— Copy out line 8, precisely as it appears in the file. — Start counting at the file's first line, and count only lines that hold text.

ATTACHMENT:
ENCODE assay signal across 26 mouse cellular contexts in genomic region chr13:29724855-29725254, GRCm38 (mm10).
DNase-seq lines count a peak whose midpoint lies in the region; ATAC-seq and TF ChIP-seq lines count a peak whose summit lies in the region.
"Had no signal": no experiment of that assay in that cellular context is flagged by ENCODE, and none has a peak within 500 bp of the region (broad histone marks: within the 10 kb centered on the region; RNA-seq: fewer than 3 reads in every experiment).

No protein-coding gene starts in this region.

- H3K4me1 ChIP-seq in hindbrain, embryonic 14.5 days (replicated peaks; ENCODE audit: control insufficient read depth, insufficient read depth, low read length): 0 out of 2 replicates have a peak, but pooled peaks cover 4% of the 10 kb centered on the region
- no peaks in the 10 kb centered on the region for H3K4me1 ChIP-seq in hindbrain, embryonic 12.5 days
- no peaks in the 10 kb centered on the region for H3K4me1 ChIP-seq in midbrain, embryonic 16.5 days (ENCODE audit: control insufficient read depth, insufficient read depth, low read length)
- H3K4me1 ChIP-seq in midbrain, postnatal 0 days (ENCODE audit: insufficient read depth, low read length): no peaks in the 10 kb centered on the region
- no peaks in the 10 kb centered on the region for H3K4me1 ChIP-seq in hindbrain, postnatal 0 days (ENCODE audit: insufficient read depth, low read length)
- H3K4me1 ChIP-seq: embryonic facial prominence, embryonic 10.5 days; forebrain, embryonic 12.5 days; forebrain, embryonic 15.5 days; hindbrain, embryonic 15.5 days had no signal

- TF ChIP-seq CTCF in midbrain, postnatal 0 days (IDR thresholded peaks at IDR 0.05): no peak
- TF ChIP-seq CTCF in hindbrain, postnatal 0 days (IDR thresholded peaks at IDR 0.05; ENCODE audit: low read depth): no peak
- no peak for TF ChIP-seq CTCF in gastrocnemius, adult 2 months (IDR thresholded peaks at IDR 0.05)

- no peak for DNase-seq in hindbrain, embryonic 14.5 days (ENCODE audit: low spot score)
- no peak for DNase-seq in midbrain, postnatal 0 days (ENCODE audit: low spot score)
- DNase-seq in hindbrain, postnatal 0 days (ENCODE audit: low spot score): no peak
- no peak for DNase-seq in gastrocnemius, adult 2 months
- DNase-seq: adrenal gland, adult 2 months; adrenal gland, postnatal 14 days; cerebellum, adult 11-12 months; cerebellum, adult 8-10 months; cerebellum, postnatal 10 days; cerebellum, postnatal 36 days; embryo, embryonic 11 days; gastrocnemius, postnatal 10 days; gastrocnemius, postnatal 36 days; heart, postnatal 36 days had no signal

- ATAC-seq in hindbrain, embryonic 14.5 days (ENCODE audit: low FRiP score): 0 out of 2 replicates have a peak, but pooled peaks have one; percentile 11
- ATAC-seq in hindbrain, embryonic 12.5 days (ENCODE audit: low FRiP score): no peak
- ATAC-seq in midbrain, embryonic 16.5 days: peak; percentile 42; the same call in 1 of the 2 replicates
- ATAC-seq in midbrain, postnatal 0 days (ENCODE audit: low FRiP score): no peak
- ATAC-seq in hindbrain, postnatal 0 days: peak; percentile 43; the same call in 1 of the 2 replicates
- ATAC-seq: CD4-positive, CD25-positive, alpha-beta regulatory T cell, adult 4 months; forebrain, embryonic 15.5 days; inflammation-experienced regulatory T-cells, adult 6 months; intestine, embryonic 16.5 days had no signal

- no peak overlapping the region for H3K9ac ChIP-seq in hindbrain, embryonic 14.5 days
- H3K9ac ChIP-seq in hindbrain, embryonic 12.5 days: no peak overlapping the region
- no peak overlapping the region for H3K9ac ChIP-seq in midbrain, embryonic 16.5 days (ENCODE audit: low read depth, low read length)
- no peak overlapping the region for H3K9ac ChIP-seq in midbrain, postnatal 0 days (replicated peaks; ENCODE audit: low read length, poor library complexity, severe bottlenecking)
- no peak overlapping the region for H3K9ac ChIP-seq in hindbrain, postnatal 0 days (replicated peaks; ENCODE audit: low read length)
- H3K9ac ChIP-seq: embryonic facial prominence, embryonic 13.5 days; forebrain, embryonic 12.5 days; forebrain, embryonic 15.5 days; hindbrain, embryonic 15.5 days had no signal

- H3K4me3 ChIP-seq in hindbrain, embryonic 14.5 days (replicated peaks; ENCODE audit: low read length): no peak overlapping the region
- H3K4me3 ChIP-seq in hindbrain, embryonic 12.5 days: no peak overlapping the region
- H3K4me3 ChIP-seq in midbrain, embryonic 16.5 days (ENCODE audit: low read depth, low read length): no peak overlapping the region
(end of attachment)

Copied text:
- H3K4me1 ChIP-seq in midbrain, postnatal 0 days (ENCODE audit: insufficient read depth, low read length): no peaks in the 10 kb centered on the region